Environmental controls over methane emissions from bromeliad phytotelmata: The role of phosphorus and nitrogen availability, temperature, and water content


  • Martyna M. Kotowska,

    1. Plant Ecology, Albrecht-von-Haller-Institute for Plant Sciences, Georg-August-University of Göttingen, Göttingen, Germany
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  • Florian A. Werner

    Corresponding author
    1. Functional Ecology, Institute of Biology and Environmental Sciences, Carl-von-Ossietzky-University of Oldenburg, Oldenburg, Germany
    • Corresponding author: F. A. Werner, Functional Ecology, Institute of Biology and Environmental Sciences. Carl-von-Ossietzky-University Oldenburg, PO Box 2503, Oldenburg, DE-26111, Germany. (florian.werner@uni-oldenburg.de)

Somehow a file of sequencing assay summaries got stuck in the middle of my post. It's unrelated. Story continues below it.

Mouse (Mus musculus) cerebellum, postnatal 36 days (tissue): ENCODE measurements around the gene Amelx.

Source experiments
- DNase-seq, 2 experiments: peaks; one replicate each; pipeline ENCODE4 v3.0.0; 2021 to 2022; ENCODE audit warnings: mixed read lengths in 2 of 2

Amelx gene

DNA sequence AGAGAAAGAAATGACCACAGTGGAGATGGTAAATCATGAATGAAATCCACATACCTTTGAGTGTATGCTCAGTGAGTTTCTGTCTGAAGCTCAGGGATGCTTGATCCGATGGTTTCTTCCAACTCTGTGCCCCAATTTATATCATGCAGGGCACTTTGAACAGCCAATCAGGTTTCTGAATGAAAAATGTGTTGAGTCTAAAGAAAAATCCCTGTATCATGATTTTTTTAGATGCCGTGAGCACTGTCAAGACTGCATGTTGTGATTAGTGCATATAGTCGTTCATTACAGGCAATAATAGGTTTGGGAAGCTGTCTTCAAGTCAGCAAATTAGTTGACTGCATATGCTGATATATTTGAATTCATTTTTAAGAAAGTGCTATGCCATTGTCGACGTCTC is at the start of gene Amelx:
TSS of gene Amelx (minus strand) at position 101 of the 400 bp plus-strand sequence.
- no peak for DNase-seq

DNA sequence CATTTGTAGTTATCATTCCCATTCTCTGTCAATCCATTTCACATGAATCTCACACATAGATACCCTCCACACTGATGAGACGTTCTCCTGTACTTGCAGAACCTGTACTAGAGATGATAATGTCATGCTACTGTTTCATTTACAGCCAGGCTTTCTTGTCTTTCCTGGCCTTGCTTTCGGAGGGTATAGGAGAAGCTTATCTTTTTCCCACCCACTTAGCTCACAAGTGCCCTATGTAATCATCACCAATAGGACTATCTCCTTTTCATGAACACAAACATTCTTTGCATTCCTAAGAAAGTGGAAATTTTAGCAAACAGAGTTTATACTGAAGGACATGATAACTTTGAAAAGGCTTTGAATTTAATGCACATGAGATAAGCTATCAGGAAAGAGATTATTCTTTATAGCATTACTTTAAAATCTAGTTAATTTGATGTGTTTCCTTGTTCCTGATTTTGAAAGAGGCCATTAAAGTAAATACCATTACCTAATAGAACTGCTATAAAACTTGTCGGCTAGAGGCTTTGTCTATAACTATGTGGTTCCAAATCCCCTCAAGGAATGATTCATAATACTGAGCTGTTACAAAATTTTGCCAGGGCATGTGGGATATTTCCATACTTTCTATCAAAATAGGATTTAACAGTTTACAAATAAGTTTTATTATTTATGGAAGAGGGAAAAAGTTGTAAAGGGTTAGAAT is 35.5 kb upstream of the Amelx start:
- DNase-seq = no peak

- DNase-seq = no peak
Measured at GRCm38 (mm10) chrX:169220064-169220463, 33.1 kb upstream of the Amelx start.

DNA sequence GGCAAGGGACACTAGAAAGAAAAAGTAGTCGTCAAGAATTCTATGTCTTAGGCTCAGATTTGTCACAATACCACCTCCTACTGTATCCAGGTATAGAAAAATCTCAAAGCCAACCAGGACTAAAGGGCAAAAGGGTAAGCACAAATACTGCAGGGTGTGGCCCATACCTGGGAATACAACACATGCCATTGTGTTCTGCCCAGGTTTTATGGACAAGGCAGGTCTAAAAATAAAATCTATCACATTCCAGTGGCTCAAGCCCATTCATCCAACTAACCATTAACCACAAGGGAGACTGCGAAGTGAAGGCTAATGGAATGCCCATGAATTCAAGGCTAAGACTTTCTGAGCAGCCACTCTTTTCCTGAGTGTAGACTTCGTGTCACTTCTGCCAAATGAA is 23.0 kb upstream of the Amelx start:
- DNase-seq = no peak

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[1] Tank bromeliads are common epiphytic plants throughout neotropical forests that store significant amounts of water in phytotelmata (tanks) formed by highly modified leafs. Methanogenic archaea in these tanks have recently been identified as a significant source of atmospheric methane. We address the effects of environmental drivers (temperature, tank water content, sodium phosphate [P], and urea [N] addition) on methane production in anaerobically incubated bromeliad slurry and emissions from intact bromeliad tanks in montane Ecuador. N addition ≥ 1 mg g−1 had a significantly positive effect on headspace methane concentrations in incubation jars while P addition did not affect methane production at any dosage (≤ 1 mg g−1). Tank bromeliads (Tillandsia complanata) cultivated in situ showed significantly increased effluxes of methane in response to the addition of 26 mg N addition per tank but not to lower dosage of N or any dosage of P (≤ 5.2 mg plant−1). There was no significant interaction between N and P addition. The brevity of the stimulatory effect of N addition on plant methane effluxes (1–2 days) points at N competition by other microorganisms or bromeliads. Methane efflux from plants closely followed within-day temperature fluctuations over 24 h cycles, yet the dependency of temperature was not exponential as typical for terrestrial wetlands but instead linear. In simulated drought, methane emission from bromeliad tanks was maintained with minimum amounts of water and regained after a short lag phase of approximately 24 h. Our results suggest that methanogens in bromeliads are primarily limited by N and that direct effects of global change (increasing temperature and seasonality, remote fertilization) on bromeliad methane emissions are of moderate scale.